Compiled By Yaffa Klugerman
January 18, 2010
In an effort to accommodate booming enrollment and offer more flexibility to students juggling family and jobs, more community colleges are offering classes at late hours.
The Indianapolis Star reports that at Ivy Tech Community College in Central Indiana, 115 students have signed up for courses that begin at 9 p.m. and often end after midnight. The "Moonlight Madness" classes, as they are called, include English, history, math and psychology.
"I have to be able to work," explained Heather Walton, a working 35-year-old mother of three who signed up for a late psychology course and was interviewed by the Star. "This way, I can go home and do some things with my kids; I can get dinner, get them settled and then go to class."
Ivy Tech currently enrolls 119,773 students statewide--the largest enrollment in the school's history. At the Ivy Tech's Indianapolis campus, enrollment increased 33 percent since last spring, prompting officials to schedule the midnight classes.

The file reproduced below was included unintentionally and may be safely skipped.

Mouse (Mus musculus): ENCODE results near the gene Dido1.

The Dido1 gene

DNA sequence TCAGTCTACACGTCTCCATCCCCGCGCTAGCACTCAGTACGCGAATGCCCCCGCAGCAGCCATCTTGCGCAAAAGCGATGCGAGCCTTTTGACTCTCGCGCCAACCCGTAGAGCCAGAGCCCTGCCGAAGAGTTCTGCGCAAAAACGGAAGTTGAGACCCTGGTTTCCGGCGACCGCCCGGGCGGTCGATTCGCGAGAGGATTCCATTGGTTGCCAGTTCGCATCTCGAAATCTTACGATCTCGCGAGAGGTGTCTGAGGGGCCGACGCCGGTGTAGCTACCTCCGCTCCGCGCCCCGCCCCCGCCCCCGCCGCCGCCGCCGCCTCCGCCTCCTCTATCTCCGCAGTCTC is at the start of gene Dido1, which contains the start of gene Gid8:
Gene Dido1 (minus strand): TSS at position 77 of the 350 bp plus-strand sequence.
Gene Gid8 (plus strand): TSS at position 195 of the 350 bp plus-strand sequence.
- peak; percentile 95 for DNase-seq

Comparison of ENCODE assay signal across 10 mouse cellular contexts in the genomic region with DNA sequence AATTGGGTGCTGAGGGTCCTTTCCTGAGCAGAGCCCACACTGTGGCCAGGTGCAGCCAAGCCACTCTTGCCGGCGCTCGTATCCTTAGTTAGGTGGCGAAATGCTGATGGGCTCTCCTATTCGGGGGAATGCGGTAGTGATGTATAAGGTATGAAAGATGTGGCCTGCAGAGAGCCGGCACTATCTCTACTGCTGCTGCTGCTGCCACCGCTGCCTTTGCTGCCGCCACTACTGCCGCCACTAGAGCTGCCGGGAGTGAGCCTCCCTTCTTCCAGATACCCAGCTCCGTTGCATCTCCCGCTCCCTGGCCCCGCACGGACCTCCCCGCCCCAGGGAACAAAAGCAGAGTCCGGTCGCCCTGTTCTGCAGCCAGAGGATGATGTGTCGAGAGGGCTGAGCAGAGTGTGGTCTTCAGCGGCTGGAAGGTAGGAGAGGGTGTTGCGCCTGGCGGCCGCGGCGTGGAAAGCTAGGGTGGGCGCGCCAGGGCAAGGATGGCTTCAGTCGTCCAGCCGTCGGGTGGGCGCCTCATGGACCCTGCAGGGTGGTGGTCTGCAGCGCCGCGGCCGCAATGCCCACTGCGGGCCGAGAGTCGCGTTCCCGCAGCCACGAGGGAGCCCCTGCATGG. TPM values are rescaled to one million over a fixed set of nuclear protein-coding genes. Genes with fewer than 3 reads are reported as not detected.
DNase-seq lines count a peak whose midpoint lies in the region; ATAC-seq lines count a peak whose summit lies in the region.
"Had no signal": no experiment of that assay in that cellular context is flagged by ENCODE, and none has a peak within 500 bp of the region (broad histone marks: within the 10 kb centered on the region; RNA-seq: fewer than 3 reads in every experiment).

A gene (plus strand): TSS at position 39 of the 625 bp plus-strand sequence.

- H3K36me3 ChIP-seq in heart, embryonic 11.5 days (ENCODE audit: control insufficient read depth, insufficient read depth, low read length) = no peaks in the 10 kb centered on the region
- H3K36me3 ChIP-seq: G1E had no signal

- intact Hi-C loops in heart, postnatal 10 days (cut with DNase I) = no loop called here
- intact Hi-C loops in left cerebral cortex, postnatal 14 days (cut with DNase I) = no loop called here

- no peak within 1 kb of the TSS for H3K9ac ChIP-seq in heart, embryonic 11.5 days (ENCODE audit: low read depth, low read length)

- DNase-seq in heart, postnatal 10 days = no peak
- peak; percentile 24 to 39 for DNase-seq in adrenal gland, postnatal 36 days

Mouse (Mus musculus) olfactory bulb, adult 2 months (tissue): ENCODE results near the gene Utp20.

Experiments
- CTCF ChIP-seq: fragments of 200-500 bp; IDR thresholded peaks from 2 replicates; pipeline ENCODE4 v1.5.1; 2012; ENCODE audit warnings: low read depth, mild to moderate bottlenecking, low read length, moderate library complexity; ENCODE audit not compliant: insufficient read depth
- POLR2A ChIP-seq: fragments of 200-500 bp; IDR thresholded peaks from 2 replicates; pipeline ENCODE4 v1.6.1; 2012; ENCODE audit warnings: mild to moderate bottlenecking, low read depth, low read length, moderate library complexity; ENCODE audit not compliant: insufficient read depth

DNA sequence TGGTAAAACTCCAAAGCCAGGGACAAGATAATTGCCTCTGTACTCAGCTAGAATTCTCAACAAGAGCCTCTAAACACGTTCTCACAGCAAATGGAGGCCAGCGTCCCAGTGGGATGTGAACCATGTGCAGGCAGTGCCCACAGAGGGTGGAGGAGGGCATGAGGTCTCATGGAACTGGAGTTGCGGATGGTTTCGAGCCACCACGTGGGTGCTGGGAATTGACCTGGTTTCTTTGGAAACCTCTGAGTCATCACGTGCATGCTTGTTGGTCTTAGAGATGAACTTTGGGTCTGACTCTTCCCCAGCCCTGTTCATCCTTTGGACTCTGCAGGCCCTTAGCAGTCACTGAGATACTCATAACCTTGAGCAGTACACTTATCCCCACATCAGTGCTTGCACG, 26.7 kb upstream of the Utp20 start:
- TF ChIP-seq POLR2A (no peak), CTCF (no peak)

"Quite literally, our colleges are doing everything they can think of to serve the greater numbers of students coming to community colleges," explained Norma Kent, a spokeswoman for the American Association of Community Colleges, who was quoted in the Star. "That includes late night, early morning, larger classes, appropriating space not in use or being used for non-classroom activities, online--you name it."
Similarly, KSPR 33 in Springfield, Missouri, reports that Ozarks Technical Community College recently added 12 "Night Owl" classes, beginning at 10 and 11 p.m. and ending after midnight. The classes were created to help accommodate the more than 11,000 students currently signed up at the school.
"It fit around my work schedule," said Jessica Prust, an OTC student who was interviewed by KSPR, "so I can work all day and still have a chance to go to school later on."
Bunker Hill Community College in Massachusetts, which was reported as the first school in the nation to offer midnight classes, recently added to its "Burning the Midnight Oil" course selection: The Boston Globe reports that his spring, Sociology 101 will be offered from 11:45 until 2:30 a.m., along with Psychology 101 and college writing.
"We're still bursting at the seams," noted Mary Fifield, the college's president, who was interviewed in the Globe. She noted that Bunker Hill's enrollment rose 38 percent from last year, and could result in more than 11,000 students in the spring semester.